Recently, Reliance Industries announced its new initiative of Jio’s high-speed broadband and home entertainment, Jio Fibre, by which it would launch a ‘First Day First Show’ plan by September 2020. The plan would allow premium customers to watch newly-released movies from home and for better viewing experience, Jio 4K LED TV will be provided free to them. This may sound disruptive and worrisome for the film industry, especially for theatre owners. However, in reality these fears are unfounded.
We should remember that the theatre-viewing experience is incomparable to watching at home even if through big screen. The 4D experience in theatres cannot be given by any home theatre. Though new technology may give opportunity to those who usually do not watch in theatres to watch new films at home, the author believes that regular movie goers would as usual prefer watching films in theatres.
History reveals that the first disruptive technology introduction was films being available in VHS format on same day of film’s release in 1980s, especially in Hindi. Many felt that audience would stop coming to theatres. It never happened.
The next technological advancement was the launch of television channels in 1992. As long as only Doordarshan was there, the film industry never felt threatened. When private television channels started mushrooming and telecast feature films, many predicted the doom for film industry. That never happened and in fact, television industry helped film industry to further grow by offering substantial revenues through satellite rights.
Similarly, when cable television in 1995 and Direct-To-Home (DTH) technologies were launched, many felt the audience would not come to theatres. Further, when DVD players in India got launched in 1999, everyone thought it will hugely affect the theatre business.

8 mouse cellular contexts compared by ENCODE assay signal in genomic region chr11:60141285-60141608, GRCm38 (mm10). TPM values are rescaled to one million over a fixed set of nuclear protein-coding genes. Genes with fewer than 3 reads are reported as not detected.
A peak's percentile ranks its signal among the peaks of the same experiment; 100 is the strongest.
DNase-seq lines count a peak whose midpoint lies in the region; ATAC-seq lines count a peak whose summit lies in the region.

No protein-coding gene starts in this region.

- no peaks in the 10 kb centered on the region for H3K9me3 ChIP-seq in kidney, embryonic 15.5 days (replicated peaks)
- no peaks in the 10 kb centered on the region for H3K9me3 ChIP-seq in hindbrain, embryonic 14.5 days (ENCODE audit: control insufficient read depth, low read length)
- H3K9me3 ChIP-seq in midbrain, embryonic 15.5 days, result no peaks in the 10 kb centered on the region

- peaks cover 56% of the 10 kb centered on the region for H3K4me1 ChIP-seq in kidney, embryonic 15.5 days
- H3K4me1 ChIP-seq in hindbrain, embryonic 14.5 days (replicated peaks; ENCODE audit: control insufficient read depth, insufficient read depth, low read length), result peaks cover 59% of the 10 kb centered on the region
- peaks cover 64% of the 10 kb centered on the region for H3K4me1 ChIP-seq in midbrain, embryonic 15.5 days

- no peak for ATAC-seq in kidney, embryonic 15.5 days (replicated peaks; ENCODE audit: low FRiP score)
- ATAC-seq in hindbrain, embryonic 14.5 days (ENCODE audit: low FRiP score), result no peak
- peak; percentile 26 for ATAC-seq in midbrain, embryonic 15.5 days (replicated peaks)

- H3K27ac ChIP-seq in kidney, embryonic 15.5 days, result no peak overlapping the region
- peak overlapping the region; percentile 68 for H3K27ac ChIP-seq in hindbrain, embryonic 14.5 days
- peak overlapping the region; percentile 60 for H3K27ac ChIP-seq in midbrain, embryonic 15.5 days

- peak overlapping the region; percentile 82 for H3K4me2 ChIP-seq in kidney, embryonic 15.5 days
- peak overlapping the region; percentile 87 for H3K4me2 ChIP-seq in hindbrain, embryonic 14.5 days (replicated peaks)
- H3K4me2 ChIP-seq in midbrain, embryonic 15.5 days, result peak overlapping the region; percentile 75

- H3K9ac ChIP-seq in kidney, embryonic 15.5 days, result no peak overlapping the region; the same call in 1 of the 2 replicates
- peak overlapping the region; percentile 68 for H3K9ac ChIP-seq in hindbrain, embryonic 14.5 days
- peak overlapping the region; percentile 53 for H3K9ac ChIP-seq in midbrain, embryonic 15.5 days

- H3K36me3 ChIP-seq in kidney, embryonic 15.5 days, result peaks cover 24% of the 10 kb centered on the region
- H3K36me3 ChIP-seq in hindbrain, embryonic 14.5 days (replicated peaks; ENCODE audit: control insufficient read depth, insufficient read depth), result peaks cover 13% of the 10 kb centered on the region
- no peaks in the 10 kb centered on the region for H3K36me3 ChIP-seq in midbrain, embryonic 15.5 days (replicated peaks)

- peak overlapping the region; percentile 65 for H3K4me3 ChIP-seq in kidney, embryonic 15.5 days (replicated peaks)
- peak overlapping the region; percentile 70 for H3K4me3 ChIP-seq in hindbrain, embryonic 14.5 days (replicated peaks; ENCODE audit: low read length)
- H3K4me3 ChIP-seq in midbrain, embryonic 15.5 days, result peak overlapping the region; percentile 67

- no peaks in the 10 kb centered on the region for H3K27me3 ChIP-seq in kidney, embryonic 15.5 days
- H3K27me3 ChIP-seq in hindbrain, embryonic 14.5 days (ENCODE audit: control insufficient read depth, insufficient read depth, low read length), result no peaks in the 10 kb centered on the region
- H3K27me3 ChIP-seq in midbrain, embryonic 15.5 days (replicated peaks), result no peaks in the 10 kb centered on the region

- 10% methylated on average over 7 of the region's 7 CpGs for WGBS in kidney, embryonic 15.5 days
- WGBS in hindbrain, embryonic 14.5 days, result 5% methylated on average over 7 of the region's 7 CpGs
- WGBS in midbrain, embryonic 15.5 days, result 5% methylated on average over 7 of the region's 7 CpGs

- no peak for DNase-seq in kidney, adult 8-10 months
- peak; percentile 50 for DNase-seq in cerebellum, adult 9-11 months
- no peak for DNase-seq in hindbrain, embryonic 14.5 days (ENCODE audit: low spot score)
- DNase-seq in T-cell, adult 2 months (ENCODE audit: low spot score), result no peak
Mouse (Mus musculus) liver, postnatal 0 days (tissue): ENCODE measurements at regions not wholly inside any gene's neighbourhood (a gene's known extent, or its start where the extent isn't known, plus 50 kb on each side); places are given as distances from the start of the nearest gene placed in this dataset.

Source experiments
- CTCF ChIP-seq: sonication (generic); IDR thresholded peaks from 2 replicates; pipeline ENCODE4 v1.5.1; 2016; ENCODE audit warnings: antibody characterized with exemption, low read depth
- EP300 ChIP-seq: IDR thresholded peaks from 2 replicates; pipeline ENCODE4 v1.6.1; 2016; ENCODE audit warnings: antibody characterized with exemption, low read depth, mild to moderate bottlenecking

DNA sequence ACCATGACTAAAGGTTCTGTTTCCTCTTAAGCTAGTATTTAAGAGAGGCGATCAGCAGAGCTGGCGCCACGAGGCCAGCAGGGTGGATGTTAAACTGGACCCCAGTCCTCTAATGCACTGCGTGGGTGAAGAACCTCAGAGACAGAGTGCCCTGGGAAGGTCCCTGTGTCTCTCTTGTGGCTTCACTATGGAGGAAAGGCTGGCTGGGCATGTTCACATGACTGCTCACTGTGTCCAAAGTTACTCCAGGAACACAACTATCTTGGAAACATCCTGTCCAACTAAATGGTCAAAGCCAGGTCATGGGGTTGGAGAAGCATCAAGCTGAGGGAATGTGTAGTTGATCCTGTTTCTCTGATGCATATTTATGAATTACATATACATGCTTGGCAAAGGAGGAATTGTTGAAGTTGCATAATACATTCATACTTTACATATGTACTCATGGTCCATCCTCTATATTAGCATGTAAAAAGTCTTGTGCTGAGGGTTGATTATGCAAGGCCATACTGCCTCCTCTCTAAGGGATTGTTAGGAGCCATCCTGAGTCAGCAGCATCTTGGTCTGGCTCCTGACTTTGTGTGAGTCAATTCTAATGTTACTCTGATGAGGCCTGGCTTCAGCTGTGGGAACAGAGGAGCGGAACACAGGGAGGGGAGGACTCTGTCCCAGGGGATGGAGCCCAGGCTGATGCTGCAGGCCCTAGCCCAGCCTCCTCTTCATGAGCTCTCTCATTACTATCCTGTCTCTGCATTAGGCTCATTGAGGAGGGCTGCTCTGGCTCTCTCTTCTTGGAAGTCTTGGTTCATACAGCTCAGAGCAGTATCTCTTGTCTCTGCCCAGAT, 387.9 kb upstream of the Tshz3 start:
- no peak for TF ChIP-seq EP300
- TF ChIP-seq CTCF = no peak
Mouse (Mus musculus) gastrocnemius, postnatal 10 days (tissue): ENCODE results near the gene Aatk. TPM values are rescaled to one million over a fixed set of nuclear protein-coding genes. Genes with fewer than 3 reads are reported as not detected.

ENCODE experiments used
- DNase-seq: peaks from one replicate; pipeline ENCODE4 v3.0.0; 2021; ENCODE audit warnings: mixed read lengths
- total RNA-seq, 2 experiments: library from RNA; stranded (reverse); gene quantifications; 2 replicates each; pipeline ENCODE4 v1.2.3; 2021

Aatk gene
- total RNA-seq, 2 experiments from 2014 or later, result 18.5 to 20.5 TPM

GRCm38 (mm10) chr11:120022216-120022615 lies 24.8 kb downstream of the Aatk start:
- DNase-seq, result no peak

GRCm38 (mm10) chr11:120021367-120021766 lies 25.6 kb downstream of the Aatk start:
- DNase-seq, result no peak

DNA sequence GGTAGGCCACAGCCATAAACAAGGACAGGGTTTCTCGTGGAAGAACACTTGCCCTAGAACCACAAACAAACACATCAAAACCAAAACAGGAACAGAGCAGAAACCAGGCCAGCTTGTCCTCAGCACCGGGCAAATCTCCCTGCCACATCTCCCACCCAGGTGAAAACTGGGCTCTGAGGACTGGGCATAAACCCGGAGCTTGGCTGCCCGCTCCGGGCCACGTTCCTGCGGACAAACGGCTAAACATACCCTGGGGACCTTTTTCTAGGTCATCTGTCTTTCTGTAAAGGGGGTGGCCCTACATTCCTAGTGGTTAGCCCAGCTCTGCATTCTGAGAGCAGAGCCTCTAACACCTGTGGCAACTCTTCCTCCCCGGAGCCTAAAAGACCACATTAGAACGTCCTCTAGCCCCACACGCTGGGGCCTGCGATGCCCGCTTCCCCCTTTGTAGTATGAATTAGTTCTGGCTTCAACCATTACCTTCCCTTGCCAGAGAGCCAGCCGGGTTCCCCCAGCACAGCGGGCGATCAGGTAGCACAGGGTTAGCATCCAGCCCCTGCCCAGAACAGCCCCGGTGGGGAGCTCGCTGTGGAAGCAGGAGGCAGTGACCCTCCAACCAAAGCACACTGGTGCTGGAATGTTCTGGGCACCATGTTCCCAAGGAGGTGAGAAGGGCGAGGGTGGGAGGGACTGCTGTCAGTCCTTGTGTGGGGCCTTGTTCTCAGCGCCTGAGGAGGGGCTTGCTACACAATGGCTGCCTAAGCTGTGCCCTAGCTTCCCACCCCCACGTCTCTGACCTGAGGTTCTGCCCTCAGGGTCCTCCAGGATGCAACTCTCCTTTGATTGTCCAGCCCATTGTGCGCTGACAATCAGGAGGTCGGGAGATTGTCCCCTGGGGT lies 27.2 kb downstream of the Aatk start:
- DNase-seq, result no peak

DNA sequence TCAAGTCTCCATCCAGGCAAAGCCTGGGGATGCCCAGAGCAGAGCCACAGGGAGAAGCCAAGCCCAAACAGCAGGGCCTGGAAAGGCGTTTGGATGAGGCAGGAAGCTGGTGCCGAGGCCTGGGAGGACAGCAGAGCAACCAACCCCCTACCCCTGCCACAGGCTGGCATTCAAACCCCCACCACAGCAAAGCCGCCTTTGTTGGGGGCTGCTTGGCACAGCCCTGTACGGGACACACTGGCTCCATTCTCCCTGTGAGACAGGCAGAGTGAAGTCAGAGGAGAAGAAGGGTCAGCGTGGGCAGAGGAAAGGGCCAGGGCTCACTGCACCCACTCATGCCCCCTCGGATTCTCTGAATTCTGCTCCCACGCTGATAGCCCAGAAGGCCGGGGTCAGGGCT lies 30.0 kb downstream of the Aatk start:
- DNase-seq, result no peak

However, the film industry continued to flourish and DVD rights brought in additional revenues. Government owned MTNL, which launched Internet Protocol television (IPTV) in 2006 was considered as technological advancement to offer content through Internet. Even that made no dent on movie-going audience.
The next technological advancement since 2008 was films being offered through over-the-top (OTT) media streaming platforms like Amazon Prime, NetFlix, BigFlix, Zee 5, etc. This has dramatically grown in the last 10 years and today contributes significantly to revenues of film industry, though initially everyone predicted number of theatre going audience to reduce with OTT platforms offering films within 30 days. It never happened and audience continue to throng theatres when a good film releases despite knowing the film may be available in an OTT platform in four weeks. Hence, films continue to collect humongous at box office even now.
Though technological advancements came over the years, film industry continues to thrive and good content is consumed by audience in theatres because people who want to experience a film in theatres are continuing to do so. The big screen experience cannot be compensated by any new technology. Hence, new technology and film industry will continue to co-exist with each platform offering content catering to their specific audience.
It should be noted that, any competing technology is welcomed by audience as they will get more benefits. Reliance’s JioFibre plan may force multiplex operators to offer flexi ticket prices, eatables at lower rates, reduce online ticketing charges, provide good discounts for watching films in theatres and more audience may view films legally instead of through piracy, which is rampant now. JioFibre’s plan to offer an affordable combination of broadband along with landline, cable and movies may attract more consumers to watch films in some way legally.
The biggest challenge is most of these technological advancements benefit only big star or successful films by offering additional revenues than supporting small and medium films prior to their release. Unless new technology players are willing to experiment and support small players, these advancements will continue to benefit only a few. That may not truly benefit the film industry as 80 per cent of the films is produced by small players. We can hope JioFibre would have a game plan to support both small and big films.
— Dr G Dhananjayan, film producer, distributor and is a founder-director of BOFTA Film Institute